With millions in state funding on the table, bankrupt Madera Community Hospital says it can’t access it
MADERA, CA. – Nearly five months after Madera Community Hospital closed its doors and clinics, there is now more than $150 million in state funding to help with reopening efforts. But hospital leaders say they have no way to access that money.
The problem? State funding requires a concrete reopening plan – one that the hospital doesn’t have and one that leaders say can only be completed with the help of a third party consulting firm.
With the hospital undergoing bankruptcy, it’s no longer in control of its own finances. It is instead depending on a secured creditor and committee to make financial decisions as part of its Chapter 11 bankruptcy.
The hospital maintains that it needs money to hire a consulting firm to produce a turnaround plan estimated to cost $250,000 with a two to three month timeline. The initial request was denied by the Madera County Board of Supervisors back in March.
Without that plan, hospital leaders say they’ve been unable to apply for the $150 million through the Distressed Hospital Loan Program. They say the same issue has also prevented them from accessing $5 million in state funding.
“It's kind of like the chicken or the egg. You don't have the money to pay for the plan, but you can't get the loan if you don't have the plan,” Madera hospital board chair Deidre da Silva said.
Hospital board pens letter to senator
The funding issue was one of many points da Silva laid out this week in a letter addressed to state Sen. Anna Caballero, a key San Joaquin Valley legislator who has twice helped to secure state emergency funding: $150 million through the new Distressed Hospital Loan Program signed into law this month, and $5 million set aside last September for operational costs.
The letter was sent at the request of the Madera Community Hospital Board of Trustees on May 23 and was the hospital’s attempt to “defend itself from mischaracterizations and misrepresentations,” said da Silva.
Hospital leaders claim Caballero has wrongly accused the hospital of not turning over financial information. The letter attached a January email addressed to the offices of Caballero and State Assemblymember Esmeralda Soria, showing receipt of audited financial statements from the past five years.
“We don't need to set ourselves up for another failure by making it look like we're not cooperating,” da Silva said.
Caballero’s office confirmed receiving the financial statements, but spokesperson Elisa Rivera told KVPR the hospital has not provided current financial statements that have repeatedly been requested beyond June 2022. But da Silva said she was unaware of any such request and stated that a current outlook would be available after the fiscal year ends this June.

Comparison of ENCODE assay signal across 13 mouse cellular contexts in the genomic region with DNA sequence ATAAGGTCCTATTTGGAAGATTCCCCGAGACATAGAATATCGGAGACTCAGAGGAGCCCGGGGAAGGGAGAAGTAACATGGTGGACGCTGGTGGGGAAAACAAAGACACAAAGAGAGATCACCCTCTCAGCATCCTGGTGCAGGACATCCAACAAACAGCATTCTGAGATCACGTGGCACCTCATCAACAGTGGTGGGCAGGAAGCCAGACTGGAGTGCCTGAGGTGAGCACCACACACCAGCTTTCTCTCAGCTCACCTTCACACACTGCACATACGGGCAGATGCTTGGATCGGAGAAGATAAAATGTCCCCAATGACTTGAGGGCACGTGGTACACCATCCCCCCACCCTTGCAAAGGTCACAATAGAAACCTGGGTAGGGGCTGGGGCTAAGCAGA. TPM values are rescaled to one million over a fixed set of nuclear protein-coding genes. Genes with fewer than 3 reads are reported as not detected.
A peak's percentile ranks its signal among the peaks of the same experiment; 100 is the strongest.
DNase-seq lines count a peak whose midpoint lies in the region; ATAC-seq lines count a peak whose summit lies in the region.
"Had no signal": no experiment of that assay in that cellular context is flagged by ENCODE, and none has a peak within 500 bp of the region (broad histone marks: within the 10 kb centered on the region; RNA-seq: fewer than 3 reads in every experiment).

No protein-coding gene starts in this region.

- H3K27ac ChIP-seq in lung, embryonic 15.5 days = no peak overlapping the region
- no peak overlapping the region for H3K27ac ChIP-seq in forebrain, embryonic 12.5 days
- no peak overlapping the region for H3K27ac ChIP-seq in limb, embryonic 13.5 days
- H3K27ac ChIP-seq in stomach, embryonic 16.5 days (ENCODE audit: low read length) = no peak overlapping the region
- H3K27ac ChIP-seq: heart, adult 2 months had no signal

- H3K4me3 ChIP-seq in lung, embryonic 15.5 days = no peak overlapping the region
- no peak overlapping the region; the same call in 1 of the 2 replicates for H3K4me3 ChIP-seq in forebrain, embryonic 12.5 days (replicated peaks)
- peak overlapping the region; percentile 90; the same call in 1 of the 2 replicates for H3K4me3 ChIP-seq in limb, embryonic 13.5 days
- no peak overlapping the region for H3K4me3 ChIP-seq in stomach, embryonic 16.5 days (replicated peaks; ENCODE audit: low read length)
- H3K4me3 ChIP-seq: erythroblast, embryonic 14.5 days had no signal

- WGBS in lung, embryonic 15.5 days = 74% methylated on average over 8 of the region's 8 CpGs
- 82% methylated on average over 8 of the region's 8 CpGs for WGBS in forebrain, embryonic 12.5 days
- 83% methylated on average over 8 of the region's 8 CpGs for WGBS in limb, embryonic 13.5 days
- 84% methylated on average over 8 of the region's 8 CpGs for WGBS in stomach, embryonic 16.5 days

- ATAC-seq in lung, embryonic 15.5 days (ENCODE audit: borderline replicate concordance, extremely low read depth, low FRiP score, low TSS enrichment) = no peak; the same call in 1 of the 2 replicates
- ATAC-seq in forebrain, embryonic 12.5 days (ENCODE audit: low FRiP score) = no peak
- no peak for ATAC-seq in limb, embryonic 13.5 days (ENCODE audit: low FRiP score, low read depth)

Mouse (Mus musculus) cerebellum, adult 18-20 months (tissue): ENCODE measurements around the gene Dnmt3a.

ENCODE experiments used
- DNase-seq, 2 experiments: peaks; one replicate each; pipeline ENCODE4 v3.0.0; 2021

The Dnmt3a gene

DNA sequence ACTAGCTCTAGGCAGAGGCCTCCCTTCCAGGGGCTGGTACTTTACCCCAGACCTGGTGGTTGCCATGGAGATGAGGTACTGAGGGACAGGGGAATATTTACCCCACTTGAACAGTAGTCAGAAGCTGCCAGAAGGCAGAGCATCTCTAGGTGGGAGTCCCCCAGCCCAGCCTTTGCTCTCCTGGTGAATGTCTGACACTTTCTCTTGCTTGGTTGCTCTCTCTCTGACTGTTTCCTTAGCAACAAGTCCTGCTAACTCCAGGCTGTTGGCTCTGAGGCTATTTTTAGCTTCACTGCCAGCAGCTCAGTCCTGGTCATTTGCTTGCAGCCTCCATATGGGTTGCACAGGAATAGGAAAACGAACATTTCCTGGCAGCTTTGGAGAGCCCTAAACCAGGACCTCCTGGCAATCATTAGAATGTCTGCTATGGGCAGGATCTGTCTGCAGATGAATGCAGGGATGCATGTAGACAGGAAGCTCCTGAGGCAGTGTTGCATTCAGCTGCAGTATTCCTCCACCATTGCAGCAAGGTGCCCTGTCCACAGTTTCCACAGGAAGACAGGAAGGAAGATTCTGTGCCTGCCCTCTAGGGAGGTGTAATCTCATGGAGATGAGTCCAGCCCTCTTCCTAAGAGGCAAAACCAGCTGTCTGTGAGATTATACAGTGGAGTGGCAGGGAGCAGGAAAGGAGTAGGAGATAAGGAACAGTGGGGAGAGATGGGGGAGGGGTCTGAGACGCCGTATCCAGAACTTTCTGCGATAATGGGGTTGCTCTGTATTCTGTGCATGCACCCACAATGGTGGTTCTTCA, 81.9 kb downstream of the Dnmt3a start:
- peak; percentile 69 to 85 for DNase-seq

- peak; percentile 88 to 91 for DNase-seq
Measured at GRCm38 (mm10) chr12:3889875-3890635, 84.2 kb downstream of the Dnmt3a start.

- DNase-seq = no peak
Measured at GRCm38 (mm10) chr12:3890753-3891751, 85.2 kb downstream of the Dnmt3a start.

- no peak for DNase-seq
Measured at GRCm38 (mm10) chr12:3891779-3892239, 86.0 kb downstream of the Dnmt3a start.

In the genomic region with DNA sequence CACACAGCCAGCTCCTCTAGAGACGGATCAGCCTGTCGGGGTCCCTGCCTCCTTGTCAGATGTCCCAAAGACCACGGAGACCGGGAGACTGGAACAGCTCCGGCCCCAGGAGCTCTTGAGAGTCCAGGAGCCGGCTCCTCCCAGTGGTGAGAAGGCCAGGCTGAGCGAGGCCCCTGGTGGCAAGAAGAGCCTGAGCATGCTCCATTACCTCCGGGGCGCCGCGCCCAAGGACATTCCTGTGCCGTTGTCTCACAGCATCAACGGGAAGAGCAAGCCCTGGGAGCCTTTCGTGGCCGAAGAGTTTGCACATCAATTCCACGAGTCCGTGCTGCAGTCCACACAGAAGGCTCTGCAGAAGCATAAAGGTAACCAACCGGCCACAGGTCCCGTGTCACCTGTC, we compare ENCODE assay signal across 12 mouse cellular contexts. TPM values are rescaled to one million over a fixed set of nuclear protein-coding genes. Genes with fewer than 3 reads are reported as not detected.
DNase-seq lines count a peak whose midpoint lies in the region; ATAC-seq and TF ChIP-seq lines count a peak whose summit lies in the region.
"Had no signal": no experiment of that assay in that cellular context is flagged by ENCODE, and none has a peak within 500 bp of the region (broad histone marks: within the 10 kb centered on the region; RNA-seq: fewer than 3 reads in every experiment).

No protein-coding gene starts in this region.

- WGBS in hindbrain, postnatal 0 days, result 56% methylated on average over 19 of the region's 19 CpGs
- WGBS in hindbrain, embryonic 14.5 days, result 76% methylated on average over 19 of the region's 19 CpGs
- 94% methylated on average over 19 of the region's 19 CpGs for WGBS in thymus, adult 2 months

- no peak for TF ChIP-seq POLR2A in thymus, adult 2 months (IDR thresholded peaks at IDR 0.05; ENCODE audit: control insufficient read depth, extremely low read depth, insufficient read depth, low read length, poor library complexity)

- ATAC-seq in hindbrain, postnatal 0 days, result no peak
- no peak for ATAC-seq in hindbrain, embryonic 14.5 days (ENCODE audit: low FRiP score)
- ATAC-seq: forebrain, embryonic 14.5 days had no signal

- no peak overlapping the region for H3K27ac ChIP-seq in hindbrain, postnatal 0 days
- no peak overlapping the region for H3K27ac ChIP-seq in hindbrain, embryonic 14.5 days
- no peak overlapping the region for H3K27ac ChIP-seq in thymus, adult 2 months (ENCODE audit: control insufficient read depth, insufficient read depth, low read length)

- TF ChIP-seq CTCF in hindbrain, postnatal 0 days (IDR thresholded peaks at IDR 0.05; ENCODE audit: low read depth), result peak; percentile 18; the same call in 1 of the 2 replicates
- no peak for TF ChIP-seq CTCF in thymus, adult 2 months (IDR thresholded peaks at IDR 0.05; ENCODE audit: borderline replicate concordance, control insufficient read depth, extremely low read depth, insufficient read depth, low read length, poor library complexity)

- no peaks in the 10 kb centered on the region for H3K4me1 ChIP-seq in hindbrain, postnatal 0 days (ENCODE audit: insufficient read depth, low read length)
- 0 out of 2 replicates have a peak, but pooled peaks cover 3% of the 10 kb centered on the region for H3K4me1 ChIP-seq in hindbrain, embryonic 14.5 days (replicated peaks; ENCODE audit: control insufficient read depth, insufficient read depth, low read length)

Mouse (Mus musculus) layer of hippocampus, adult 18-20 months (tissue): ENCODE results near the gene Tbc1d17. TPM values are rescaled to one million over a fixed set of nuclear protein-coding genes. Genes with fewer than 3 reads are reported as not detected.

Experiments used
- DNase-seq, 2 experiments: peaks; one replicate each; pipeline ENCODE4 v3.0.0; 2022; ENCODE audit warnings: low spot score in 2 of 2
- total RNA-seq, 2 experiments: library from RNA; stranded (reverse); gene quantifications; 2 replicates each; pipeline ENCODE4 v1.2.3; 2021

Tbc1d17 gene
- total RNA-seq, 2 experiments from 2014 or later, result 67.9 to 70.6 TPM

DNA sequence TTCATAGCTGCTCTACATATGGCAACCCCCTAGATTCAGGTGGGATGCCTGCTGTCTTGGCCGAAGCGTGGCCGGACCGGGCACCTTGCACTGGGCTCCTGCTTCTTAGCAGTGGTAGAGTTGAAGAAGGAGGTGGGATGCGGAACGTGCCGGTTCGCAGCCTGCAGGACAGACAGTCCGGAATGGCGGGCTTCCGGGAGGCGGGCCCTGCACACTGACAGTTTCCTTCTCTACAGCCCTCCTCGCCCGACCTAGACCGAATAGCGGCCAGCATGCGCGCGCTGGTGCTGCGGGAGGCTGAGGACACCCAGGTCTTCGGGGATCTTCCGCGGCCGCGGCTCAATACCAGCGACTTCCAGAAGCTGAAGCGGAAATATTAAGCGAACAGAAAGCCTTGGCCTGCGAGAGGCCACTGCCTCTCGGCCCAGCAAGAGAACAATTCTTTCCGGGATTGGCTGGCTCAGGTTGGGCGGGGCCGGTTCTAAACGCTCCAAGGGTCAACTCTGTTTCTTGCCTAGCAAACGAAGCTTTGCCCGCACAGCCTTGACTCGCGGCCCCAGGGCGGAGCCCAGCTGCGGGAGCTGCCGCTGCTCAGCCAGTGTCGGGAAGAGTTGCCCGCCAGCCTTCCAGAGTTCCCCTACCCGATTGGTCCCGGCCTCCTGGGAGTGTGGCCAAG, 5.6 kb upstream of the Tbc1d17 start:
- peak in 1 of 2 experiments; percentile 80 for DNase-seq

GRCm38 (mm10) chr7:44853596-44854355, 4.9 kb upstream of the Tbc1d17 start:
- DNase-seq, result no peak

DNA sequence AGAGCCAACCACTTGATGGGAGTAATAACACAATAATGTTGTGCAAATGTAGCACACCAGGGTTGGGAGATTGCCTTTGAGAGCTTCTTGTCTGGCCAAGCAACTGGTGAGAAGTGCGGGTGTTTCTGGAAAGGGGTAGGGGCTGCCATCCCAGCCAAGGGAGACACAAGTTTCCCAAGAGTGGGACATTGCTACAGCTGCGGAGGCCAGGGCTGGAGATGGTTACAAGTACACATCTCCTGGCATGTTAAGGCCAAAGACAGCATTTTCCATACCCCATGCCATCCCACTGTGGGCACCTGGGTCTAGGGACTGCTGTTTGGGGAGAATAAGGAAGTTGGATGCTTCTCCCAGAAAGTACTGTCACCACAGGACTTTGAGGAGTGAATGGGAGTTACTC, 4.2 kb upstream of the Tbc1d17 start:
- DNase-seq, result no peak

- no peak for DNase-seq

Despite the letter, da Silva applauded Caballero’s efforts to secure funding to reopen the hospital.
“I am very, very appreciative of the $5 million and I know that wasn't an easy task for them to put together that distressed loan program so quickly,” da Silva said. “I hope she'll understand and not take it as a personal affront and I hope that it will lead us to open up the communications between one another and find the best solution.”
County takes cautious steps
Madera County Board of Supervisor chair David Rogers said his vote to deny the request to fund a turnaround plan was the county’s attempt to spend cautiously on hospital matters.
“We want an accurate accounting of what’s going on,” Rogers said.
In February, the supervisors agreed to hire a firm to review Madera Community Hospital’s financial history. The firm was tasked with analyzing the hospital’s finances in the five years leading up to the closure.
Rogers said the board would need to see the firm’s report before agreeing to any further county funding for the hospital.
“We're not going to just spend money that is irretrievable and put money into something that is not going to be sustainable,” Rogers said.
However, at its May 16 meeting, the county did approve $100,000 from American Rescue Plan Act funds to cover potential state licensing costs. But Rogers told KVPR that money has not been used.
In fact, hospital officials confirmed the state has agreed to defer the payment to keep the hospital’s license active, which was set to expire May 26.
Rogers could not provide a timeline for the hospital’s financial analysis to be complete. The letter from the hospital board to Caballero states the hospital needs at least $50 million to reopen.
But da Silva cautioned: even if the hospital had that amount of money to reopen, it would be back in debt within a short time due to the persistent issue of low rates for Medi-Cal reimbursements which has long been a concern of hospital officials.
On top of that, da Silva’s letter also pointed to a different burden: a California law requiring hospitals to retrofit buildings to be seismically compliant by 2030.
“What good is a $150 million loan program now to prop up many California rural hospitals so they continue to operate at a loss as they careen toward a fiscal cliff in a few short years?”